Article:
General Resolution: Declassifying debian-private

Time Line

Proposal and amendment 2016-09-01
Discussion Period: 2016-09-21
Voting Period: 2016-10-09 00:00:00 UTC 2016-10-22 23:59:59 UTC


Gunnar Wolf [] [text of proposal] [call for vote]


  1. Thibaut Paumard [] [mail]
  2. Holger Levsen [] [mail]
  3. Didier Raboud [] [mail]
  4. Ondrej Sury [] [mail]
  5. Bart Martens [] [mail]
  6. Mathias Behrle [] [mail]


Choice 1: Repeal previous GR

Title: Acknowledge that the debian-private list will remain private.
  1. The 2005 General Resolution titled "Declassification of debian-private list archives" is repealed.
  2. In keeping with paragraph 3 of the Debian Social Contract, Debian Developers are strongly encouraged to use the debian-private mailing list only for discussions that should not be disclosed.

Amendment Proposer A

Ian Jackson [] [text of amendement]

Amendment Seconds A

  1. Micha Lenk [] [mail]
  2. Gunnar Wolf [] [mail]
  3. Sven Bartscher [] [mail]
  4. Bas Wijnen [] [mail]
  5. Thibaut Paumard [] [mail]
  6. Russ Allbery [] [mail]

Amendment Text A

Choice 2: Acknowledge difficulty

Title: Acknowledge difficulty of declassifying debian-private
  1. The Debian Project regrets the non-implementation of the 2005 General Resolution titled "Declassification of debian-private list archives". That General Resolution is hereby repealed.
  2. In case volunteers should come forward: Permission remains for the list archives (of any messages, whether posted before or after this resolution) to be declassified, provided that the declassification process is at least as respecting of the privacy of posters to debian-private as the process set out in the 2005 General Resolution.
  3. Furthermore, the Debian listmasters remain empowered (subject to the usual consultation processes within the Debian project) to revise the rules governing the privacy and declassification of messages to -private. This includes making measures to make declassification more widely applicable, or easier to automate.
  4. But, any weakening of the privacy expectations must not be retrospective: changes should apply only to messages posted after the rule change has come into force.
  5. In particular, we reaffirm this rule: no part of a posting made to -private, which explicitly states that it should not be declassified, may be published (without its author's explicit consent). This rule may be changed by the listmasters (para.3, above), but only for future messages (para.4, above), and only following consultation, and only with ample notice.
  6. Participants are reminded to use -private only when necessary.

Amendment Proposer B

Iain Lane [] [text of amendement]

Amendment Seconds B

  1. Ban Wijnen [] [mail]
  2. Ian Jackson [] [mail]
  3. Thibaut Paumard [] [mail]
  4. Steve M. Robbins [] [mail]
  5. Martin F. Krafft [] [mail]
  6. Ritesh Raj Sarraf [] [mail]
  7. Didier Raboud [] [mail]
  8. Bernd Zeimetz [] [mail]
  9. Iustin Pop [] [mail]

Amendment Text B

Choice 3: Remain private

Title: debian-private shall remain private

The text of the GR is replaced with the following.

  1. The 2005 General Resolution titled "Declassification of
     debian-private list archives" is repealed.
  2. There shall be no declassification of any portion of the
     debian-private archives, except in the following circumstances.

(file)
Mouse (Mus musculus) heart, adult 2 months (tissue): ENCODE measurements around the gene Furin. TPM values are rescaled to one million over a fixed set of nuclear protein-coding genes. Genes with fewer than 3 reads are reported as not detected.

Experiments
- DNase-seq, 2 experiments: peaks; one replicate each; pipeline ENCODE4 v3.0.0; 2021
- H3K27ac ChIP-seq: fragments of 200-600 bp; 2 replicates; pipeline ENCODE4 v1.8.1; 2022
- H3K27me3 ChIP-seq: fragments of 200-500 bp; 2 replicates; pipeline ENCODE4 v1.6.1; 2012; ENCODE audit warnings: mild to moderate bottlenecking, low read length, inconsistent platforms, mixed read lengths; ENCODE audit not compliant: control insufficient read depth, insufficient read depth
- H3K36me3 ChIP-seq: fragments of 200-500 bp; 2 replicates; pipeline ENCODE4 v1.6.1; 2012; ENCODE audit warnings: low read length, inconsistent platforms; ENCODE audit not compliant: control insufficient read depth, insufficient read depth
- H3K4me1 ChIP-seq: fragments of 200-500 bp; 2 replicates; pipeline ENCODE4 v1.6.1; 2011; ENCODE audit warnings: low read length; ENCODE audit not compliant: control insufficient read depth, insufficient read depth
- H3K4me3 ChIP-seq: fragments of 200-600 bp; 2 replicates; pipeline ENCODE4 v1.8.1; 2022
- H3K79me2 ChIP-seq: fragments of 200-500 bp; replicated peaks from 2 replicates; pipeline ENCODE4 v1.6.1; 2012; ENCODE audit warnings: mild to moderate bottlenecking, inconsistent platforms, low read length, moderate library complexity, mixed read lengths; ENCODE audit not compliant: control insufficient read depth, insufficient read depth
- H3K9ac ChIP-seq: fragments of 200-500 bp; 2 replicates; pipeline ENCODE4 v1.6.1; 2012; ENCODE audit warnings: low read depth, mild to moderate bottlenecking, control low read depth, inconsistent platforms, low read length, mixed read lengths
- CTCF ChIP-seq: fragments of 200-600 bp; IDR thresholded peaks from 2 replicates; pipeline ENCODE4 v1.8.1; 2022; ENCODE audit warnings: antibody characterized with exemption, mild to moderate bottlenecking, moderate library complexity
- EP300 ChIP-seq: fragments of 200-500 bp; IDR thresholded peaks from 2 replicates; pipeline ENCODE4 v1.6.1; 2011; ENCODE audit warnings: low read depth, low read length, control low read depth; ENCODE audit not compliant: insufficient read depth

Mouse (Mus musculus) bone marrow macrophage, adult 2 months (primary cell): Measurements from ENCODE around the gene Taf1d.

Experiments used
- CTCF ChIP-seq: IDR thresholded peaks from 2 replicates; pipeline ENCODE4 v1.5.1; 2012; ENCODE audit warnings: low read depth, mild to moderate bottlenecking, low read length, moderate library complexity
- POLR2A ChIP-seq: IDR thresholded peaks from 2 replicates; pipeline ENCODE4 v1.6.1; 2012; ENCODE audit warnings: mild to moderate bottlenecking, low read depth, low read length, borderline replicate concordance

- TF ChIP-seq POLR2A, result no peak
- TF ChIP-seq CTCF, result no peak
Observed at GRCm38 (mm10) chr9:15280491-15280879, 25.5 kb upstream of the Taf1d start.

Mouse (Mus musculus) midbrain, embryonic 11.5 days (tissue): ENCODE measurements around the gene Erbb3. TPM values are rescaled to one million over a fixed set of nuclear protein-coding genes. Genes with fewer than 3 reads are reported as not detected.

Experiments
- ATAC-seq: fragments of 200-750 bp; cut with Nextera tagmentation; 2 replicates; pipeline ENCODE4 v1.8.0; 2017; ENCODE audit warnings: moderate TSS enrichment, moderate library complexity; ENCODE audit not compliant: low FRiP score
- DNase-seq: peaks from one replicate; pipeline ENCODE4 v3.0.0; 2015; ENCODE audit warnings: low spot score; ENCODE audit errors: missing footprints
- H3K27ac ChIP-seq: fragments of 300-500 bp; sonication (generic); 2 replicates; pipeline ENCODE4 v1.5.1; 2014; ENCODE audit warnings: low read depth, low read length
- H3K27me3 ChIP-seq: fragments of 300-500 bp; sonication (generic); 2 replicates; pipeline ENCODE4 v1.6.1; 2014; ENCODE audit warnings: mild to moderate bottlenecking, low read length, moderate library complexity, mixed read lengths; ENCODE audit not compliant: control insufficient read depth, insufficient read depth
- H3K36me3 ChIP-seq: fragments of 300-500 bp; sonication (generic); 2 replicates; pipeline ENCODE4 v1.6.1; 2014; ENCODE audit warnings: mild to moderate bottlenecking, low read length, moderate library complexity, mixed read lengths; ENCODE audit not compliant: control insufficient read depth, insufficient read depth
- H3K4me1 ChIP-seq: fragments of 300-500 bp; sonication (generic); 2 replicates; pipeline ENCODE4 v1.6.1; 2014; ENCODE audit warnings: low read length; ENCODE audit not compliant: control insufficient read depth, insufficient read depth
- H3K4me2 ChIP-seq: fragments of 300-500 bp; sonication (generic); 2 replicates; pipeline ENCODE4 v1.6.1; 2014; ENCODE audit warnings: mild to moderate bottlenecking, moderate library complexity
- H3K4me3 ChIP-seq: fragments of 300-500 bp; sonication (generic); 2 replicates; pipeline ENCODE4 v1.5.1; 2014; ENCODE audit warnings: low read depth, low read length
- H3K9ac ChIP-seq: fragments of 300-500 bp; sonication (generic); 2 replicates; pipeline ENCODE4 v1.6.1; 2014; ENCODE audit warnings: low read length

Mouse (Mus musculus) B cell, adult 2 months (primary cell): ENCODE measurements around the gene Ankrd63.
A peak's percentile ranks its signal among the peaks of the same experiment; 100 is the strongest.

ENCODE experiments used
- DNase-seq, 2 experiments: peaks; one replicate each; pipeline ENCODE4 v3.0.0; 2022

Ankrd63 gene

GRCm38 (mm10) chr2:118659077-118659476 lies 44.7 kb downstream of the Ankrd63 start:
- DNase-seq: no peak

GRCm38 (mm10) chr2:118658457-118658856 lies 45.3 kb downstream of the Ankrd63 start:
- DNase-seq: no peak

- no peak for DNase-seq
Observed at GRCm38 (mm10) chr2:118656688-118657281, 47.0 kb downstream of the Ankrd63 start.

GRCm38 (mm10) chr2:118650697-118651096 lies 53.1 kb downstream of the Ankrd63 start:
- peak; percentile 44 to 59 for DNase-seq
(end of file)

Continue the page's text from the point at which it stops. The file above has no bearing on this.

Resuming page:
2a. Participants may declassify their own material.
     2b. Participants may declassify the material of others where
         consent has explicitly been given by the authors of all of the
         material being declassified.
  3. Participants are reminded to use -private only when necessary.


With the current list of voting developers, we have:

 Current Developer Count = 1041
 Q ( sqrt(#devel) / 2 ) = 16.1322658049017
 K min(5, Q )           = 5
 Quorum  (3 x Q )       = 48.3967974147050


Data and Statistics

For this GR, like always, statistics will be gathered about ballots received and acknowledgements sent periodically during the voting period. Additionally, the list of voters will be recorded. Also, the tally sheet will also be made available to be viewed.

Majority Requirement

The proposals need a simple majority



Graphical rendering of the results

In the graph above, any pink colored nodes imply that the option did not pass majority, the Blue is the winner. The Octagon is used for the options that did not beat the default.

In the following table, tally[row x][col y] represents the votes that option x received over option y. A more detailed explanation of the beat matrix may help in understanding the table. For understanding the Condorcet method, the Wikipedia entry is fairly informative.

The Beat Matrix
  1 2 3 4
Option 1   137 83 188
Option 2 83   71 156
Option 3 130 148   186
Option 4 37 67 44  

Looking at row 2, column 1, Acknowledge difficulty
received 83 votes over Repeal previous GR

Looking at row 1, column 2, Repeal previous GR
received 137 votes over Acknowledge difficulty.

Pair-wise defeats

The Schwartz Set contains

The winners

Debian uses the Condorcet method for voting. Simplistically, plain Condorcets method can be stated like so :
Consider all possible two-way races between candidates. The Condorcet winner, if there is one, is the one candidate who can beat each other candidate in a two-way race with that candidate. The problem is that in complex elections, there may well be a circular relationship in which A beats B, B beats C, and C beats A. Most of the variations on Condorcet use various means of resolving the tie. See Cloneproof Schwartz Sequential Dropping for details. Debian's variation is spelled out in the constitution, specifically, A.6.

Debian Project Secretary